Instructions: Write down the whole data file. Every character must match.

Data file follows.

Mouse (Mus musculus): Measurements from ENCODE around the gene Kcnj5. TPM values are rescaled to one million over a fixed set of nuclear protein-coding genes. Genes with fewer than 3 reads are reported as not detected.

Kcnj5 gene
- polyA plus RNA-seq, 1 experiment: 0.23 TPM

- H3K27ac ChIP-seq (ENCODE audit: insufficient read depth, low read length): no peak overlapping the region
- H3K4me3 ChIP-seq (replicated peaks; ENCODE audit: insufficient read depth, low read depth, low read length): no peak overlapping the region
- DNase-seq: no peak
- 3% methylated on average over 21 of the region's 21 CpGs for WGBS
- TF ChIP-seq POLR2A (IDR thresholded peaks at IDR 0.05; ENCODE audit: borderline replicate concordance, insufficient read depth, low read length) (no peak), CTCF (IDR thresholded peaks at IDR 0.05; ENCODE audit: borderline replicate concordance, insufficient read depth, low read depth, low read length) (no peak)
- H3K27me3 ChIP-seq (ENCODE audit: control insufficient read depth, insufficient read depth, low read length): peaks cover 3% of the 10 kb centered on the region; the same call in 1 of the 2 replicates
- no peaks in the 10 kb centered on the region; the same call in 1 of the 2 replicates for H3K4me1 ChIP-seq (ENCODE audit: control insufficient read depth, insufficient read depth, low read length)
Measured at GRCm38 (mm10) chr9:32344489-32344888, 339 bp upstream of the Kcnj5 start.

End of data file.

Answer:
Mouse (Mus musculus): Measurements from ENCODE around the gene Kcnj5. TPM values are rescaled to one million over a fixed set of nuclear protein-coding genes. Genes with fewer than 3 reads are reported as not detected.

Kcnj5 gene
- polyA plus RNA-seq, 1 experiment: 0.23 TPM

- H3K27ac ChIP-seq (ENCODE audit: insufficient read depth, low read length): no peak overlapping the region
- H3K4me3 ChIP-seq (replicated peaks; ENCODE audit: insufficient read depth, low read depth, low read length): no peak overlapping the region
- DNase-seq: no peak
- 3% methylated on average over 21 of the region's 21 CpGs for WGBS
- TF ChIP-seq POLR2A (IDR thresholded peaks at IDR 0.05; ENCODE audit: borderline replicate concordance, insufficient read depth, low read length) (no peak), CTCF (IDR thresholded peaks at IDR 0.05; ENCODE audit: borderline replicate concordance, insufficient read depth, low read depth, low read length) (no peak)
- H3K27me3 ChIP-seq (ENCODE audit: control insufficient read depth, insufficient read depth, low read length): peaks cover 3% of the 10 kb centered on the region; the same call in 1 of the 2 replicates
- no peaks in the 10 kb centered on the region; the same call in 1 of the 2 replicates for H3K4me1 ChIP-seq (ENCODE audit: control insufficient read depth, insufficient read depth, low read length)
Measured at GRCm38 (mm10) chr9:32344489-32344888, 339 bp upstream of the Kcnj5 start.